|• Main||• Contacts|
Ahead of them walked a gentleman whom it was evident they must at their
present pace very speedily overtake. It was Ramage, the occupant of the
big house at the end of the Avenue. He had recently made Mr. Stanley's
acquaintance in the train and shown him one or two trifling civilities.
He was an outside broker and the proprietor of a financial newspaper; he
had come up very rapidly in the last few years, and Mr. Stanley admired
and detested him in almost equal measure. It was intolerable to think
that he might overhear words and phrases. Mr. Stanley's pace slackened.
"You've no right to badger me like this, Veronica," he said. "I can't
see what possible benefit can come of discussing things that are
settled. If you want advice, your aunt is the person. However, if you
must air your opinions--"
"To-night, then, daddy!"
He made an angry but conceivably an assenting noise, and then Ramage
glanced back and stopped, saluted elaborately, and waited for them to
come up. He was a square-faced man of nearly fifty, with iron-gray hair
a mobile, clean-shaven mouth and rather protuberant black eyes that now
scrutinized Ann Veronica. He dressed rather after the fashion of the
West End than the City, and affected a cultured urbanity that somehow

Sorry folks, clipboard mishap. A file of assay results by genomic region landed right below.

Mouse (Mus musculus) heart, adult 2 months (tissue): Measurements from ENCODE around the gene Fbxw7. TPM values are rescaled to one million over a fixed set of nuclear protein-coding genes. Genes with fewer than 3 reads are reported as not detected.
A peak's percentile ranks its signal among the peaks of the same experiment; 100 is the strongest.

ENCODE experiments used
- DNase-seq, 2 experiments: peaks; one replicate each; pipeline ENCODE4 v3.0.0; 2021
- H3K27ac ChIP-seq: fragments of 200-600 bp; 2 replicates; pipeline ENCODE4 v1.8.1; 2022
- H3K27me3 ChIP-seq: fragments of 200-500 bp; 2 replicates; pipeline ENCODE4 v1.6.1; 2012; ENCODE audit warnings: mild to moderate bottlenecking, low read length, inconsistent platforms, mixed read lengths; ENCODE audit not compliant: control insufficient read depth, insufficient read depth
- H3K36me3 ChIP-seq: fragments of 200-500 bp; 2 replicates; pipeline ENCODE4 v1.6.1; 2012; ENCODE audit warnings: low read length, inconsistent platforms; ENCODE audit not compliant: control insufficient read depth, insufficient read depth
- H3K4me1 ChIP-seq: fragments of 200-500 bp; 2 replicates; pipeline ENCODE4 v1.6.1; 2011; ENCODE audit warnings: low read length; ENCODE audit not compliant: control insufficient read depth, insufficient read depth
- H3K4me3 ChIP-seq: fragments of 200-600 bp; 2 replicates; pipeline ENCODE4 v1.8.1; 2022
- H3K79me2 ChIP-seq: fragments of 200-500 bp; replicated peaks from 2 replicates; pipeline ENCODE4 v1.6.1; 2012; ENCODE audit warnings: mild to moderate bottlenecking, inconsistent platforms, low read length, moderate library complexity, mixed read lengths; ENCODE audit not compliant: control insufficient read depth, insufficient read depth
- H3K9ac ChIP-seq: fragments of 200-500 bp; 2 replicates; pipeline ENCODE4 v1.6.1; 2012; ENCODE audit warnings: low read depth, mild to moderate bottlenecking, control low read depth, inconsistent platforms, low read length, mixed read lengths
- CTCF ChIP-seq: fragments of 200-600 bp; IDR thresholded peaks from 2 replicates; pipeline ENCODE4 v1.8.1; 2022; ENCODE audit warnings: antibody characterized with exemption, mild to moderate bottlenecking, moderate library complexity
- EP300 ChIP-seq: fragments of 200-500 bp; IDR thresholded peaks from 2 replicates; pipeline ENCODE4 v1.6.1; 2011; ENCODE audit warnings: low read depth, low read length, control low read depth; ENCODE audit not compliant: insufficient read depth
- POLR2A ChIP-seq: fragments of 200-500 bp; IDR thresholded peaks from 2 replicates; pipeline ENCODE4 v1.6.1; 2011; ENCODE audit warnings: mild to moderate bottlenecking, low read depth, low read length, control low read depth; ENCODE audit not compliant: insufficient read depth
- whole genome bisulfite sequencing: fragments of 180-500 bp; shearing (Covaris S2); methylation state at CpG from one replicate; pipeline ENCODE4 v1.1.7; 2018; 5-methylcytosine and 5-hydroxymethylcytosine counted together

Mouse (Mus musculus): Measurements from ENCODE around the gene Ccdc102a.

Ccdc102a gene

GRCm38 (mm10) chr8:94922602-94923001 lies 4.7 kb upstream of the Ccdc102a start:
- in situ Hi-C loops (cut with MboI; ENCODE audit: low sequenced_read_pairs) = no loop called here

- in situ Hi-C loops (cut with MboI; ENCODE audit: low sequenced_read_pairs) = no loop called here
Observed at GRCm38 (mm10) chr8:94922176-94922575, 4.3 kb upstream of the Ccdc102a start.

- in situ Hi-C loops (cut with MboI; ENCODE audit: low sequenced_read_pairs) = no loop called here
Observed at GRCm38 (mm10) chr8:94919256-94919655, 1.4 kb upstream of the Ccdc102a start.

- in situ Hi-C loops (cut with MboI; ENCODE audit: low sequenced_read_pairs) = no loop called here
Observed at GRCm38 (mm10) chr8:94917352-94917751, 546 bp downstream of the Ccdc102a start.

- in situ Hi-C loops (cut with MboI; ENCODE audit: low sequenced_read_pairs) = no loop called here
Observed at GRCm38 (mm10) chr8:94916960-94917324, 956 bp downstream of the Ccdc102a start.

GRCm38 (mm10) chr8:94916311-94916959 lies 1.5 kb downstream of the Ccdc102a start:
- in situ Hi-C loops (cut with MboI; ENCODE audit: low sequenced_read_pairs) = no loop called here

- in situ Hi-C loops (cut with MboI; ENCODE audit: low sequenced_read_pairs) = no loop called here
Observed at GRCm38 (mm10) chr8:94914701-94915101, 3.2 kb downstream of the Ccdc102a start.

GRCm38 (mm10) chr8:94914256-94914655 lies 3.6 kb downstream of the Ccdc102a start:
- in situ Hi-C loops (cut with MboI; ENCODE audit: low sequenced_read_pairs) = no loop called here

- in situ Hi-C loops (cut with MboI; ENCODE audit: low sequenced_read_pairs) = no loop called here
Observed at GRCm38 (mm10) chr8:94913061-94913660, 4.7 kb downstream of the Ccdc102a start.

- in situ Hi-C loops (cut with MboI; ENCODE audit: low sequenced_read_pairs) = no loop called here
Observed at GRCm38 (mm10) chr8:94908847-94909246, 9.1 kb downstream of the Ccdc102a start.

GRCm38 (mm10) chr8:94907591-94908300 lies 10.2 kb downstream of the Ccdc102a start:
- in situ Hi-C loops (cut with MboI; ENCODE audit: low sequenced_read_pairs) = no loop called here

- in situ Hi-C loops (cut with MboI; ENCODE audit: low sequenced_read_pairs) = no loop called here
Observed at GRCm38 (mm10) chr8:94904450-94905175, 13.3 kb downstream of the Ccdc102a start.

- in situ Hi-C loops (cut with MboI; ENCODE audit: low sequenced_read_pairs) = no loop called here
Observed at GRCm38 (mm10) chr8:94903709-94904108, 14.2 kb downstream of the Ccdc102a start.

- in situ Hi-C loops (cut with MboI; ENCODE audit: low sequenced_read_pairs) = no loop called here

disconcerted and always annoyed Ann Veronica's father extremely. He
did not play golf, but took his exercise on horseback, which was also
"Stuffy these trees make the Avenue," said Mr. Stanley as they drew
alongside, to account for his own ruffled and heated expression. "They
ought to have been lopped in the spring."
"There's plenty of time," said Ramage. "Is Miss Stanley coming up with
"I go second," she said, "and change at Wimbledon."
"We'll all go second," said Ramage, "if we may?"
Mr. Stanley wanted to object strongly, but as he could not immediately
think how to put it, he contented himself with a grunt, and the motion
was carried. "How's Mrs. Ramage?" he asked.
"Very much as usual," said Ramage. "She finds lying up so much very
irksome. But, you see, she HAS to lie up."
The topic of his invalid wife bored him, and he turned at once to Ann
Veronica. "And where are YOU going?" he said. "Are you going on again
this winter with that scientific work of yours? It's an instance of
heredity, I suppose." For a moment Mr. Stanley almost liked Ramage.
"You're a biologist, aren't you?"
He began to talk of his own impressions of biology as a commonplace
Page 2 from 6: Back 1  3 4 5 6 Forward